They move along a very steep
concentration gradient.
The lining of the small intestine is folded into thousands of tiny villi. These greatly increase the
uptake of digested food by diffusion. This is because only a certain amount of digested food
molecules can diffuse over a certain surface area at a given time ­ so the villi increase the
surface area dramatically.…read more

Page 5

Preview of page 5

Here's a taster:

Most of the gas exchange takes place in the tracheoles, tiny tubes which are freely
permeable to gases. They are moist and constantly have air pumped in and out of them by the
insect to maintain a steady concentration gradient.
Material Exchange in Plants
All plants require carbon dioxide and water for photosynthesis. The carbon dioxide is obtained
via diffusion through the leaves. The flattened shape of the leaves increases the surface area for
diffusion to take place across.…read more

Page 6

Preview of page 6

Here's a taster:

B3-2 : Transporting Substances Around the Body
The Circulatory System
The blood circulation system we have is made up of three main components: blood vessels,
the heart and theblood. It is made up of two different blood systems ­ adouble circulation. The
diagram shows that one transports blood from the heart to the lungs and back again, the other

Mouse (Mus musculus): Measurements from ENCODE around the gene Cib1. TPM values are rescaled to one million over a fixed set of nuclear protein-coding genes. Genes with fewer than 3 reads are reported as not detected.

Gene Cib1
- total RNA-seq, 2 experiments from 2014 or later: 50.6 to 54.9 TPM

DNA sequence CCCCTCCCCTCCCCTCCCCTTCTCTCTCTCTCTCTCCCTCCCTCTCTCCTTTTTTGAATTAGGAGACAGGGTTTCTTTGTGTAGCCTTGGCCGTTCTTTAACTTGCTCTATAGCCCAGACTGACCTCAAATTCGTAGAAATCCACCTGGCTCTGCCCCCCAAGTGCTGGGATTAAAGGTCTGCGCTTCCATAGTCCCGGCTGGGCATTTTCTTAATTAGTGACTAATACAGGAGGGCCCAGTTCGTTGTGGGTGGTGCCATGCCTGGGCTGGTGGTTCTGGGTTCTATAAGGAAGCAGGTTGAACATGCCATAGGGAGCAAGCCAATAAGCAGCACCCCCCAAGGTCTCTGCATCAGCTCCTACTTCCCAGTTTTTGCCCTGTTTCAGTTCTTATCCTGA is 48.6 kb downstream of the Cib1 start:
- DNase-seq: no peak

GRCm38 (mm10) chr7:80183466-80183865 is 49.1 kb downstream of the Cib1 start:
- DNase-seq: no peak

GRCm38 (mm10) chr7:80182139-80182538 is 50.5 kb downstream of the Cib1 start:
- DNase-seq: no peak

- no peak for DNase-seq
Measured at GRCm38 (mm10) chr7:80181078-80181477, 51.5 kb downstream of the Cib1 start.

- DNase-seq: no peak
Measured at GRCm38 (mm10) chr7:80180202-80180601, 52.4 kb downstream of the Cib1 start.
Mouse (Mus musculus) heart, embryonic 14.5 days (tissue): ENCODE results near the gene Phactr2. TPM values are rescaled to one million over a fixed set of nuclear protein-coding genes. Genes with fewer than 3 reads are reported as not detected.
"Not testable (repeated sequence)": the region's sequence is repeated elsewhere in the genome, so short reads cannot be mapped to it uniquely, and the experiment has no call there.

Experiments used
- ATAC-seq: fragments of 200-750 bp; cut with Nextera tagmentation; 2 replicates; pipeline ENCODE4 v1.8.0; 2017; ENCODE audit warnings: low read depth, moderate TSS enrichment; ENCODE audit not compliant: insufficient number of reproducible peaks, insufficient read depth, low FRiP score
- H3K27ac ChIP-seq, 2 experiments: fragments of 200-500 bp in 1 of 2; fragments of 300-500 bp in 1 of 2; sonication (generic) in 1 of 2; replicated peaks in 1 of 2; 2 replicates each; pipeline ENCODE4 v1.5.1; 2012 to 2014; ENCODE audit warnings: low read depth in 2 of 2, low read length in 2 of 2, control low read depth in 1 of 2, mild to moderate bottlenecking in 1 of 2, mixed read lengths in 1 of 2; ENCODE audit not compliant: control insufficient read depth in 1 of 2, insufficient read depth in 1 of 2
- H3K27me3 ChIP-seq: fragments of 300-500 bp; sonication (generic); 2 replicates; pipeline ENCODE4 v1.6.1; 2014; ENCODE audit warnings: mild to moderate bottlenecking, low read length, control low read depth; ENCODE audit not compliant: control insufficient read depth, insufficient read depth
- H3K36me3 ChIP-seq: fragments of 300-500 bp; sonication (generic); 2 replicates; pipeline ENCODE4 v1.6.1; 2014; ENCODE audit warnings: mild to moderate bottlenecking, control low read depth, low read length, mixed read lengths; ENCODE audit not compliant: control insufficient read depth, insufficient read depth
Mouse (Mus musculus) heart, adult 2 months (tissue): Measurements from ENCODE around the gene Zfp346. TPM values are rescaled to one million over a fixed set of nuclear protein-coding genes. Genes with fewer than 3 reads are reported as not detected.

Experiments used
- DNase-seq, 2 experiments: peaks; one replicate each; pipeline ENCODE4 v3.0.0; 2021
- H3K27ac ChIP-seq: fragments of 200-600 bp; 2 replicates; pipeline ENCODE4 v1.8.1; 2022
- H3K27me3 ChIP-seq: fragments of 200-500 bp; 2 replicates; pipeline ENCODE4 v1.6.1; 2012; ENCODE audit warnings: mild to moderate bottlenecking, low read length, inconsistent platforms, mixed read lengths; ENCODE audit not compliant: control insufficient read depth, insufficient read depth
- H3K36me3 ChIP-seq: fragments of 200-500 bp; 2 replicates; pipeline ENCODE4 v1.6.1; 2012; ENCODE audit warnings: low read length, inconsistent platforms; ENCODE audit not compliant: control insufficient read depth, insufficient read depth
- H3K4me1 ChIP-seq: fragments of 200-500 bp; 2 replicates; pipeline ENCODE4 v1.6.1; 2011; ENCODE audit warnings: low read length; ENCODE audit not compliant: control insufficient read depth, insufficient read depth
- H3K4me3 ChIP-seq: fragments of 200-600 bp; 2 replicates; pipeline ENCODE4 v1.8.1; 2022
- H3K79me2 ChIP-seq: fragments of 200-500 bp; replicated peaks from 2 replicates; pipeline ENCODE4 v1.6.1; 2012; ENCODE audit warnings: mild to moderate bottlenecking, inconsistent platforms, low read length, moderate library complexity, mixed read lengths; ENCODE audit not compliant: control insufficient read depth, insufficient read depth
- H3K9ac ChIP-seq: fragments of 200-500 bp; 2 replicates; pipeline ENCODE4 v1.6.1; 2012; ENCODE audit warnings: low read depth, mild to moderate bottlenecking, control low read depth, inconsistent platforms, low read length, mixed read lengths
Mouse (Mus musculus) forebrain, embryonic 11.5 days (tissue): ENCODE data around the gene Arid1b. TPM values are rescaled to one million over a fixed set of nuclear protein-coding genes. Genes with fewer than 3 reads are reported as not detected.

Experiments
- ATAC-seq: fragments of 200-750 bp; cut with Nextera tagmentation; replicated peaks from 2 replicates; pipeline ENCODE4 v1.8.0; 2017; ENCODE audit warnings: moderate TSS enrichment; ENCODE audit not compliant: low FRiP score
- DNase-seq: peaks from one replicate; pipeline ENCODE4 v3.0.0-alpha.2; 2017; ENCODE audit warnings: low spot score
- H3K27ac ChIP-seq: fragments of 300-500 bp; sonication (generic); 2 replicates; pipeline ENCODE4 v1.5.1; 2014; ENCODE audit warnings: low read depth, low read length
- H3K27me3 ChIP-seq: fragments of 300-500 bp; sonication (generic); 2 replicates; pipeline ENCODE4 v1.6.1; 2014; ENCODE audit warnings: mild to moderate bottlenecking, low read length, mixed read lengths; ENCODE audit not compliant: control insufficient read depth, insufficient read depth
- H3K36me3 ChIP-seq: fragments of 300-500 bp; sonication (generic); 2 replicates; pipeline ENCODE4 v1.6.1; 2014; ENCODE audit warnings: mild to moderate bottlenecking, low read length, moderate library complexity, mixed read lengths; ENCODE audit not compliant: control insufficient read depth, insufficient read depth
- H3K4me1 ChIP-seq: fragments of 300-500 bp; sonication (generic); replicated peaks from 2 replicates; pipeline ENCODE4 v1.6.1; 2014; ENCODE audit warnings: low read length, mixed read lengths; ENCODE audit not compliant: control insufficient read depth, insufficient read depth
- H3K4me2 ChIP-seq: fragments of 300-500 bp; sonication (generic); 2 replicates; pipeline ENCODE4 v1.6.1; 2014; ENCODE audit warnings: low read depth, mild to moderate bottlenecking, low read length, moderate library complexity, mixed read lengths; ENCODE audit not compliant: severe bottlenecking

takes blood around the rest of the body.…read more

Page 7

Preview of page 7

Here's a taster:

Theveins carry blood towards the heart, usually low in oxygen and hence are deep purple-red in
colour. No pulse in veins, but they do contain valves usually which prevent the backflow of
The capillaries are found in junctions between the arteries and veins. These are found in huge
networks. The walls are a single cell thick so that substances which need to get out of the blood
and into body cells can easily via diffusion.…read more

Page 8

Preview of page 8

Here's a taster:

Red blood cells are the most common cell type in the human body. There are around 5 million
per each square milimetre of blood. The function of red blood cells is to pick up oxygen from the
lungs and deliver it to cells and tissues where it is needed.…read more

Page 9

Preview of page 9

Here's a taster:

­ and this oxygen is carried
to the exercising muscles
Exercise is definitely very beneficial to us when done regularly. Regular exercise increases the
size of both the heart and the lungs, and they develop a bigger and more efficient blood supply ­
meaning they will begin to function as effectively as possible, whether you are exercising or not.…read more

Page 10

Preview of page 10

Here's a taster:

Urine contains waste urea along with excess mineral ions and water not needed by the body.
The quantaties vary depending on how much you have taken in and given out. For example, on a
hot day if you drink little and exercise a lot, you will produce very little urine, which will be
concentrated, a dark yellow. Whereas if you drink lots and do no exercise on a cold day, you will
produce a lot of dilute, pretty colourless urine.…read more


No comments have yet been made

Similar Biology resources:

See all Biology resources »See all resources »